It’s hard to understate the sheer incompetence of the current leadership. President Duterte has simply thrown away all the hard-earned gains of his two immediate predecessors, Benigno Aquino III and Gloria Macapagal Arroyo.
During the 2013 Philippine Development Forum, then World Bank country director, Motoo Konishi, declared that “The Philippines is no longer the sick man of East Asia, but the rising tiger [of Asia],” thanks to a “sound and improving” fiscal situation, an anti-corruption campaign that is “paying off” after “being waged with determination,” and with “[t]ransparency… improving everywhere in the Philippines.”
Within a year from now, Mr. Duterte, in contrast, is set to relinquish power after overseeing not only the worst economic crisis in the region and modern Philippine history, but also among the most violent and mindless anti-drug campaigns outside Latin America.
And yet, the populist in Malacañang could still end up shaping the country’s future for generations to come, most likely through heavily-supported anointed successors in upcoming elections. Naturally, one wonders how so much incompetence can secure so much power.
Should duly-elected Vice President Leni Robredo run for the country’s highest office, she will have a unique opportunity to revive the true promise of the Edsa people power revolt, namely not only formal political freedoms but also social justice for ordinary Filipinos.
Dutertismo is an enduring force precisely because of the unfulfilled promises of the Edsa revolution, which toppled a bankrupt dictator in favor of the diffused tyranny of everyday corruption and the oligarchic co-optation of democratic institutions.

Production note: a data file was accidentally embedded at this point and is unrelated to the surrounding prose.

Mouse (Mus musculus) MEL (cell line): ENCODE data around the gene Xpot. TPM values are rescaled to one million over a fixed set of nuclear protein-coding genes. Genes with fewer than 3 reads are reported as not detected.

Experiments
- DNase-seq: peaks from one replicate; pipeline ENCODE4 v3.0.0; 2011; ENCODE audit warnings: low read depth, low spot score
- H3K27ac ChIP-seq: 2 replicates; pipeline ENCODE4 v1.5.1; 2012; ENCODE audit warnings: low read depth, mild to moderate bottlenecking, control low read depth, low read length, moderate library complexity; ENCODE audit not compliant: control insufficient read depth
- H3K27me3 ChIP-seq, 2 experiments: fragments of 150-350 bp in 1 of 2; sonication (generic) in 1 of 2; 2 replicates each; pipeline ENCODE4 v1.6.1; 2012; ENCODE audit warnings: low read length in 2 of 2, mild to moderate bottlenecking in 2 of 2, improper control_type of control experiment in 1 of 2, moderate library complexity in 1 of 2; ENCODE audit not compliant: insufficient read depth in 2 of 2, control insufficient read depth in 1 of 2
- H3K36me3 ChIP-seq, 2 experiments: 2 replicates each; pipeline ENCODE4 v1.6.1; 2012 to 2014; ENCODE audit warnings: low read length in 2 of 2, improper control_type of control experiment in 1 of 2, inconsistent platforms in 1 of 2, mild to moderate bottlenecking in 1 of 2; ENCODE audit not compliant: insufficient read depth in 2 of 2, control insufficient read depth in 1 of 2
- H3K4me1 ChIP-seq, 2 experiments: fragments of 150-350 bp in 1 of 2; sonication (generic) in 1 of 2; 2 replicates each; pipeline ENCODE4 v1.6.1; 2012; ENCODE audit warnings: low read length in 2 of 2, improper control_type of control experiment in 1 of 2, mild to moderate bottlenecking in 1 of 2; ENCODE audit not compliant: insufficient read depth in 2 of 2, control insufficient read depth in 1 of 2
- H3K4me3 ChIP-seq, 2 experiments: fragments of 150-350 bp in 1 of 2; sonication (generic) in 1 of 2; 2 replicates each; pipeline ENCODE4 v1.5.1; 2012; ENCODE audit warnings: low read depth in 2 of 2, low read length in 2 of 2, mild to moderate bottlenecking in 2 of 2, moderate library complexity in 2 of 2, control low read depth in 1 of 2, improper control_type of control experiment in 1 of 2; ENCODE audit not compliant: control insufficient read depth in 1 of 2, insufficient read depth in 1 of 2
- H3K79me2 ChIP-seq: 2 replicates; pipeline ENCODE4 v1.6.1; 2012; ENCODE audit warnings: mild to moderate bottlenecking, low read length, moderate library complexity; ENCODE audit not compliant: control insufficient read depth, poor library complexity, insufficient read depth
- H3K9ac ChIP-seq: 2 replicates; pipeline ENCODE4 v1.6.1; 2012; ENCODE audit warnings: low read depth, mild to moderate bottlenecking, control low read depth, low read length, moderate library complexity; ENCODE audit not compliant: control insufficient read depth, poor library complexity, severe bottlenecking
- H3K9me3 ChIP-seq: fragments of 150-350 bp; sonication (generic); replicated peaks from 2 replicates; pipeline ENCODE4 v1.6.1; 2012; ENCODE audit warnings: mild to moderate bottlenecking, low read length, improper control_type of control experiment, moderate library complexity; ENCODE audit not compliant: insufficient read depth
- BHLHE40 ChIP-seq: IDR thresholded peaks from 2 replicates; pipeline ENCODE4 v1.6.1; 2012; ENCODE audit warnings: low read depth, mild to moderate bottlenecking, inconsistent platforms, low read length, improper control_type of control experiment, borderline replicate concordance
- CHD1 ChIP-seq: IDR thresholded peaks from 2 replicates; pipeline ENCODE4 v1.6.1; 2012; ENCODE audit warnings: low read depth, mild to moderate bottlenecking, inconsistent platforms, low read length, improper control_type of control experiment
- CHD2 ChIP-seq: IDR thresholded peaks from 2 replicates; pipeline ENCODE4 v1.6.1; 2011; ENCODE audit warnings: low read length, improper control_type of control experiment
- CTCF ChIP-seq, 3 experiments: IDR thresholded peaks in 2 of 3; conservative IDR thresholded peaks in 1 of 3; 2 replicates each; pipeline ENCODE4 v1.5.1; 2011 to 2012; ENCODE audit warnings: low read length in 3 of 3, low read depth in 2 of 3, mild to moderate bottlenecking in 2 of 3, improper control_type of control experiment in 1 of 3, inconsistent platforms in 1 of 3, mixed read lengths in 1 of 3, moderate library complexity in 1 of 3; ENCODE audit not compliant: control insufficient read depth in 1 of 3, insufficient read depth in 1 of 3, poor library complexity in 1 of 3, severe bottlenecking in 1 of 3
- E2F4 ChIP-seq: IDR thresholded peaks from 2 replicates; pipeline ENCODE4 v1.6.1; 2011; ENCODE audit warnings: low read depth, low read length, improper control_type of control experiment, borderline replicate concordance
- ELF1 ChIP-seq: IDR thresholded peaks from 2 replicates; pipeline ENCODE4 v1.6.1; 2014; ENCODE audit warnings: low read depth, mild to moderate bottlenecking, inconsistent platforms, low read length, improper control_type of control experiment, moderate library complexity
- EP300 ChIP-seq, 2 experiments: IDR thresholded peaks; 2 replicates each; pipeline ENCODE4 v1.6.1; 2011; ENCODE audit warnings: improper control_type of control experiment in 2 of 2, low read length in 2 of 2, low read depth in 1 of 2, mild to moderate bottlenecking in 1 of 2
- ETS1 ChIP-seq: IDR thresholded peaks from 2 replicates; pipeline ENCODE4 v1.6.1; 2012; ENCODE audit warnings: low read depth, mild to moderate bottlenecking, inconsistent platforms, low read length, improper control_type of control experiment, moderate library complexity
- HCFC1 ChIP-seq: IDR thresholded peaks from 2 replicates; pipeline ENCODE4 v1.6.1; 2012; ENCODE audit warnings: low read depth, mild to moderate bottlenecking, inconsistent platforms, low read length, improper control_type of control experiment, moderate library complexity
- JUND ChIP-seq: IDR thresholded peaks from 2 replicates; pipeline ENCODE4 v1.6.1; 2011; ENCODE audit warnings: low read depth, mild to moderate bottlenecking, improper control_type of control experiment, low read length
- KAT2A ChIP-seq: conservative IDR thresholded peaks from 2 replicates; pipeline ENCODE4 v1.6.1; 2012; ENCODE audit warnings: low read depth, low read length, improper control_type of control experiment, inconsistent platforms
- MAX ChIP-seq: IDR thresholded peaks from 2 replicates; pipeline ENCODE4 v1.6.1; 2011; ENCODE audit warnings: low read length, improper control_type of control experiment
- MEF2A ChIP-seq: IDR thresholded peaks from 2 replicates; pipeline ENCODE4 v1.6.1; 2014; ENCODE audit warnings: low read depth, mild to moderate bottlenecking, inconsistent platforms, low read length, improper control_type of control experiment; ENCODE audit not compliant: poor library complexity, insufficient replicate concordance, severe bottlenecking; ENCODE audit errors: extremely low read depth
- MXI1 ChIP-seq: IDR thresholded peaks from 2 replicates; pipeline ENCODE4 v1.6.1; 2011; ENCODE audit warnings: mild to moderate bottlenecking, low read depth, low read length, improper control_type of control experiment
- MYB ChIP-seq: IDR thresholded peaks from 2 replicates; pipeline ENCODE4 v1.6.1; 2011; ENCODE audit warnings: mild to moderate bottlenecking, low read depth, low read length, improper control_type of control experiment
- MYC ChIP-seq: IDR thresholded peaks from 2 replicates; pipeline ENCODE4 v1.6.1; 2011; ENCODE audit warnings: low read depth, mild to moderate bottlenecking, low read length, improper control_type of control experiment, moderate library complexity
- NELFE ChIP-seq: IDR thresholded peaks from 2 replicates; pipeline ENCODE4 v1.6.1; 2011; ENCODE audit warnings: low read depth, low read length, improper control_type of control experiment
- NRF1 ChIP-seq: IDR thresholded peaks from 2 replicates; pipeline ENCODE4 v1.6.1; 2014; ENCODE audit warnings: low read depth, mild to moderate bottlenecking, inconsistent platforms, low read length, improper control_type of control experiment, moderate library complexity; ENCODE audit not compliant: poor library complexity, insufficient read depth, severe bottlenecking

At the turn of the century, not only the rivals and partisans of the ancien régime but also even the Marcoses themselves were firmly planted at the heart of Philippine politics. Add to them countless celebrities who captured elected office for no reason than to remain relevant amid the changing fortunes of local show business.
The upshot was worse than irony—a living and breathing mockery of the spirit and goals of the Edsa revolt. For almost three decades, Philippine elections resembled what Karl Marx described as a political circus, whereby the “oppressed are allowed once every few years to decide which particular representatives of the oppressing class are to represent and repress them.”
Even a second Edsa revolt, once again led by progressive middle classes against another inept budding strongman, could not forestall a reversion to the mean of chronic corruption and incompetence. So when Mr. Duterte offered the promise of prosperity without democracy, a large plurality couldn’t hide their excitement at burning down the whole rotten system.
And for the few of us who dared to speak in favor of democracy and against the allure of populism, we profoundly struggled to cite truly inspirational stories of democratic leadership. At best, we could simply invoke the limited virtues of supine reformism, which provided temporary macroeconomic and political stability at the expense of the system’s vulnerability to authoritarian capture.
There is a reason the relatively sane terms of the Ramos and Aquino administrations were immediately followed by populist blunders.
When pondering the legacy of historic events such as the Edsa revolution, we should ask ourselves, using the words of German philosopher G.W.F. Hegel, “to what final aim these enormous [revolutionary] sacrifices have been offered.”
Last week, Robredo expressed her openness to run for the presidency, stating “if only I have sufficient resources, it would be easy for me to decide.” As in the 2016 elections, she is once again heading into fateful elections as the “dark horse,” thanks to four years of systematic denigration by Marcos and Duterte partisans.
But once again it’s likely to become a packed race, providing a unique opportunity for the perennial outsider to eke out another 11th-hour victory, as multiple pro-Duterte candidates may cancel out each other’s chances.
The ultimate key to Robredo’s success, however, will be her ability to communicate a new form of democratic leadership, one that, beyond mere reformism, truly captures the dreams and aspirations of the millions who joined the two Edsa revolts. The “Edsa dream” is still alive, yet it’s buried beneath the thick sediment of decades-old political despair, dejection, and deception. The 2022 elections will be an uphill yet worthy struggle to revive this golden, shimmering dream.